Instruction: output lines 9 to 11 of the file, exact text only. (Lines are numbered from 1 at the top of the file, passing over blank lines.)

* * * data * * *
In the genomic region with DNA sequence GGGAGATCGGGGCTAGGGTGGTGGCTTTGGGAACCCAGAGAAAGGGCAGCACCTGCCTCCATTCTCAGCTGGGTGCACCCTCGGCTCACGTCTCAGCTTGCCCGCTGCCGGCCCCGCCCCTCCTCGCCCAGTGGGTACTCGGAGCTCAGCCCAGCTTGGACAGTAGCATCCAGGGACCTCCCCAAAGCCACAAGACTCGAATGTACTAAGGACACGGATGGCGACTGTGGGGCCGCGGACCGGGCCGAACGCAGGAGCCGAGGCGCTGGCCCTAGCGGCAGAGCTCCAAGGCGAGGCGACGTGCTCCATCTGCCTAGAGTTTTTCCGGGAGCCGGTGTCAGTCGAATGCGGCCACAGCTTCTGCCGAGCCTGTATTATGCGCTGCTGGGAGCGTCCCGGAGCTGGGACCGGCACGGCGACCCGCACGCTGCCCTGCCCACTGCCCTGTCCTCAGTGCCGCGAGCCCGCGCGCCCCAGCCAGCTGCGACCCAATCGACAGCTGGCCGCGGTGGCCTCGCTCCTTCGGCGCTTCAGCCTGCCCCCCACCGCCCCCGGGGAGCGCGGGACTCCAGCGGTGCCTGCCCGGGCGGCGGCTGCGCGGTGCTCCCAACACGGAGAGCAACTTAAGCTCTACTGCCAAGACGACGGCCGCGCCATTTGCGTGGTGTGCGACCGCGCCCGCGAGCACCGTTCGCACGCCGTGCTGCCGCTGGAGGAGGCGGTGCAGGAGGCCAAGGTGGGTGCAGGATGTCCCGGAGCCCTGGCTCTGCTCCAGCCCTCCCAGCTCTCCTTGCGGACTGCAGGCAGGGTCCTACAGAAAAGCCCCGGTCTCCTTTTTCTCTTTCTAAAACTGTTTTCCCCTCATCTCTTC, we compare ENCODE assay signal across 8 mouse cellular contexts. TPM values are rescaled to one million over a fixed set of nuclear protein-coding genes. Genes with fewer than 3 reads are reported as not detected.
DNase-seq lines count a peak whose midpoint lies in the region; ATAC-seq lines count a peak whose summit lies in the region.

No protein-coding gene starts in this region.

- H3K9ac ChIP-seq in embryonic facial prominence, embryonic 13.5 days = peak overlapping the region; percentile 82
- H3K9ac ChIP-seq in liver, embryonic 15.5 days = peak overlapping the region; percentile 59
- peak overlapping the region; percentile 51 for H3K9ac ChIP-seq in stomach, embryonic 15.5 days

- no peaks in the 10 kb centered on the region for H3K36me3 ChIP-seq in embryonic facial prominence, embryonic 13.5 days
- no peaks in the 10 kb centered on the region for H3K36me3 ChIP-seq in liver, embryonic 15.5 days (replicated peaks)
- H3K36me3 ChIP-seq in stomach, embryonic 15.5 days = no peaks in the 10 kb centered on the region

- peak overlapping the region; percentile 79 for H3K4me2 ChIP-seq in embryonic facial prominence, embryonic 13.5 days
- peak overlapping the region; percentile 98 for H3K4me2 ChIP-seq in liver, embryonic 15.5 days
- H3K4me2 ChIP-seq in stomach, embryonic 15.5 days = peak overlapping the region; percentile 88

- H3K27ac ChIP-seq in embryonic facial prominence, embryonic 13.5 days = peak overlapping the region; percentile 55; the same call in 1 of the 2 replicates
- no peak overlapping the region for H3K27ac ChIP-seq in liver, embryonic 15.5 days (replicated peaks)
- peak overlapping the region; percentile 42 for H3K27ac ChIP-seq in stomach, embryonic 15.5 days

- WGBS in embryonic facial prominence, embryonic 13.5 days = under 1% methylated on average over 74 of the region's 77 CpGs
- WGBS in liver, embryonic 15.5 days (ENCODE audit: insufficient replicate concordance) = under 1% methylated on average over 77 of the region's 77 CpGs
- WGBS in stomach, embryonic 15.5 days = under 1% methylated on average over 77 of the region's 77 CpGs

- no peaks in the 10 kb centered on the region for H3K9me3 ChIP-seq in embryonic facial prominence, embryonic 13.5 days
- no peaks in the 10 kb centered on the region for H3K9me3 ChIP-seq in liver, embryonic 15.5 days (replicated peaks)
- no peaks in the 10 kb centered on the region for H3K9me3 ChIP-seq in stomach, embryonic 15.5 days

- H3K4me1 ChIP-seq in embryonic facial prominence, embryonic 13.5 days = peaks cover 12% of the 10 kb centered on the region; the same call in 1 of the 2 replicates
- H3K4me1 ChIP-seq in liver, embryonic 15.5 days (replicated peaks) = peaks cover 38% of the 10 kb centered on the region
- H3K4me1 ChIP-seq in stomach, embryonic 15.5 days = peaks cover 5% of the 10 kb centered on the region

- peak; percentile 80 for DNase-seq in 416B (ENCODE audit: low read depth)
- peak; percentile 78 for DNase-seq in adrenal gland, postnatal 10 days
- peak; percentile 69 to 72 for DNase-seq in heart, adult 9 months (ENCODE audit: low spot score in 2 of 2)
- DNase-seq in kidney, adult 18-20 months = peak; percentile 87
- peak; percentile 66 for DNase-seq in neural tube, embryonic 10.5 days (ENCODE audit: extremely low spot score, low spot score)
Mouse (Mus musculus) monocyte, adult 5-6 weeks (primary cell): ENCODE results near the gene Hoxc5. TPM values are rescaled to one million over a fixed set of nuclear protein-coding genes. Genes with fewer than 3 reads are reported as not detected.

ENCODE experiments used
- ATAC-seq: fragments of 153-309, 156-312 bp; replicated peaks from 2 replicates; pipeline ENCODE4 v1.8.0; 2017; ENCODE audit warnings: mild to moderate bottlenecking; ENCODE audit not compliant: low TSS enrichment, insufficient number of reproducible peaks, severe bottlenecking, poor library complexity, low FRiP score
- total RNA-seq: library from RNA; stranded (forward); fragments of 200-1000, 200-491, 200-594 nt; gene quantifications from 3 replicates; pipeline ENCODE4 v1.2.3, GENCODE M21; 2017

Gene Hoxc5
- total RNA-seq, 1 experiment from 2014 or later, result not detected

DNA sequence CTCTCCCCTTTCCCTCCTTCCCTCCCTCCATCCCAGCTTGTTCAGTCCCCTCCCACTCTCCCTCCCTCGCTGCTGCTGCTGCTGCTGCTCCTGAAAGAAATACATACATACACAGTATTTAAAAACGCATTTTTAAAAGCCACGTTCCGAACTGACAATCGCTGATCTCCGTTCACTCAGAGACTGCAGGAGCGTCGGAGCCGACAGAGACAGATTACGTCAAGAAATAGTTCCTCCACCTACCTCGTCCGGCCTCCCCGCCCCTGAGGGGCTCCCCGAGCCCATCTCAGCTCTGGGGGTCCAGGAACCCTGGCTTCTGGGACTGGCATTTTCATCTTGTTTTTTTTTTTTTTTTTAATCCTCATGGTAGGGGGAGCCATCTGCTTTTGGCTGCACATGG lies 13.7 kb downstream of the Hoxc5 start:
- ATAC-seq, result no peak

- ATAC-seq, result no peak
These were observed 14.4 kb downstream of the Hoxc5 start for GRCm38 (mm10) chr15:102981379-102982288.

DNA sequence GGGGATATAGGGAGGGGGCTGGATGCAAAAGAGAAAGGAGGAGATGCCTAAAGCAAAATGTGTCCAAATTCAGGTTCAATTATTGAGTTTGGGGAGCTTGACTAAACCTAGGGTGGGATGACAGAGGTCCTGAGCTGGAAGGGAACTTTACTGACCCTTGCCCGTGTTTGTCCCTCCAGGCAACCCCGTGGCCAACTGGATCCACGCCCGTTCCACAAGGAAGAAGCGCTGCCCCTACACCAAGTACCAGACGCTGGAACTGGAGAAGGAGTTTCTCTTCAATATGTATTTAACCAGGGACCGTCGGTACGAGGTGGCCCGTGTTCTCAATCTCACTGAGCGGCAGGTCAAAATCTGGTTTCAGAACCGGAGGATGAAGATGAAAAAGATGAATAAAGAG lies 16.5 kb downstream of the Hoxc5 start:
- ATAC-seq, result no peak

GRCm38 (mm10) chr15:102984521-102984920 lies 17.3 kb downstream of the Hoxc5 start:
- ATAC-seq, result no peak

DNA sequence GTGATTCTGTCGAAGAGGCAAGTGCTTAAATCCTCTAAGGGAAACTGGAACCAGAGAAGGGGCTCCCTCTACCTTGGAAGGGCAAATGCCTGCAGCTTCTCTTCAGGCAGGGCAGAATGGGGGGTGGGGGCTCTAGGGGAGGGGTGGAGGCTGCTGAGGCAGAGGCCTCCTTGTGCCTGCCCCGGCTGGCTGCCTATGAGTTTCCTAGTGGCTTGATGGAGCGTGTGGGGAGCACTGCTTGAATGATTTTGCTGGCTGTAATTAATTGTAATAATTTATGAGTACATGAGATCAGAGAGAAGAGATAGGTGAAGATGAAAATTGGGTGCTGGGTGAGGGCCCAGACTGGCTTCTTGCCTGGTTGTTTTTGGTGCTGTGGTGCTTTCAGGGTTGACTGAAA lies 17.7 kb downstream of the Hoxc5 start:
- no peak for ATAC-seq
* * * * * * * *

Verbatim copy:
- H3K36me3 ChIP-seq in stomach, embryonic 15.5 days = no peaks in the 10 kb centered on the region

- peak overlapping the region; percentile 79 for H3K4me2 ChIP-seq in embryonic facial prominence, embryonic 13.5 days
- peak overlapping the region; percentile 98 for H3K4me2 ChIP-seq in liver, embryonic 15.5 days